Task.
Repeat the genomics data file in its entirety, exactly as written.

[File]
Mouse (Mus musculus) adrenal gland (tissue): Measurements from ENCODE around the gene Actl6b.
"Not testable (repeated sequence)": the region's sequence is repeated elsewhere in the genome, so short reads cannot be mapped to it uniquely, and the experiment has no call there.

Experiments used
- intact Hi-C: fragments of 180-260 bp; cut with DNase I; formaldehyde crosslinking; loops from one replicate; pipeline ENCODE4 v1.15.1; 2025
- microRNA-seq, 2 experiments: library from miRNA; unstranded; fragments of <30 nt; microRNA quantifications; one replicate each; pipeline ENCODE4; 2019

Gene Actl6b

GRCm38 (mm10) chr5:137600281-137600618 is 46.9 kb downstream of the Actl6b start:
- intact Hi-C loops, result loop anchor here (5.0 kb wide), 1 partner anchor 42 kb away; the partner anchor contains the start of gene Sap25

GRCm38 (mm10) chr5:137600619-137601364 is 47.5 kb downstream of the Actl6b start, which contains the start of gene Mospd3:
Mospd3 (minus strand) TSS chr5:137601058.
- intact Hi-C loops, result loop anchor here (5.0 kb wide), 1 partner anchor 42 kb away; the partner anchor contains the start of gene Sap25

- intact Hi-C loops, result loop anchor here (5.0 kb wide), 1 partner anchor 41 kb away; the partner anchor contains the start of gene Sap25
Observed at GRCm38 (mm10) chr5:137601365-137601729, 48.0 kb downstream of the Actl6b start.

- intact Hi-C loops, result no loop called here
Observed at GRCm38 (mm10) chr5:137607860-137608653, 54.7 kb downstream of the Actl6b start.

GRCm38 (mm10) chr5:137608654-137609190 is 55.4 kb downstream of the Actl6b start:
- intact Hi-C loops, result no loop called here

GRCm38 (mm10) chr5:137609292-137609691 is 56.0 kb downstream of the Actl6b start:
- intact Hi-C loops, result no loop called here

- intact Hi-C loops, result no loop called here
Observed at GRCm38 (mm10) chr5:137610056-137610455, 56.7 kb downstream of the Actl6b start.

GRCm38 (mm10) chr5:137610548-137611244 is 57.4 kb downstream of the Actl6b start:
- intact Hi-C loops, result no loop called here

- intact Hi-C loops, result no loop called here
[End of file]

Mouse (Mus musculus) adrenal gland (tissue): Measurements from ENCODE around the gene Actl6b.
"Not testable (repeated sequence)": the region's sequence is repeated elsewhere in the genome, so short reads cannot be mapped to it uniquely, and the experiment has no call there.

Experiments used
- intact Hi-C: fragments of 180-260 bp; cut with DNase I; formaldehyde crosslinking; loops from one replicate; pipeline ENCODE4 v1.15.1; 2025
- microRNA-seq, 2 experiments: library from miRNA; unstranded; fragments of <30 nt; microRNA quantifications; one replicate each; pipeline ENCODE4; 2019

Gene Actl6b

GRCm38 (mm10) chr5:137600281-137600618 is 46.9 kb downstream of the Actl6b start:
- intact Hi-C loops, result loop anchor here (5.0 kb wide), 1 partner anchor 42 kb away; the partner anchor contains the start of gene Sap25

GRCm38 (mm10) chr5:137600619-137601364 is 47.5 kb downstream of the Actl6b start, which contains the start of gene Mospd3:
Mospd3 (minus strand) TSS chr5:137601058.
- intact Hi-C loops, result loop anchor here (5.0 kb wide), 1 partner anchor 42 kb away; the partner anchor contains the start of gene Sap25

- intact Hi-C loops, result loop anchor here (5.0 kb wide), 1 partner anchor 41 kb away; the partner anchor contains the start of gene Sap25
Observed at GRCm38 (mm10) chr5:137601365-137601729, 48.0 kb downstream of the Actl6b start.

- intact Hi-C loops, result no loop called here
Observed at GRCm38 (mm10) chr5:137607860-137608653, 54.7 kb downstream of the Actl6b start.

GRCm38 (mm10) chr5:137608654-137609190 is 55.4 kb downstream of the Actl6b start:
- intact Hi-C loops, result no loop called here

GRCm38 (mm10) chr5:137609292-137609691 is 56.0 kb downstream of the Actl6b start:
- intact Hi-C loops, result no loop called here

- intact Hi-C loops, result no loop called here
Observed at GRCm38 (mm10) chr5:137610056-137610455, 56.7 kb downstream of the Actl6b start.

GRCm38 (mm10) chr5:137610548-137611244 is 57.4 kb downstream of the Actl6b start:
- intact Hi-C loops, result no loop called here

- intact Hi-C loops, result no loop called here